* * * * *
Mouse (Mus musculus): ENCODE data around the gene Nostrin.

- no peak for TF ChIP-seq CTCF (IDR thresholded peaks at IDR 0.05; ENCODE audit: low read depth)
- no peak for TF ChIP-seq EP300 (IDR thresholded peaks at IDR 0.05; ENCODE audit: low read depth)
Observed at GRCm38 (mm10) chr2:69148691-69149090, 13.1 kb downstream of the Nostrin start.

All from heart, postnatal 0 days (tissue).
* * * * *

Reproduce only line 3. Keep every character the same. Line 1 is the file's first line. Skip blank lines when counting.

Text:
- no peak for TF ChIP-seq EP300 (IDR thresholded peaks at IDR 0.05; ENCODE audit: low read depth)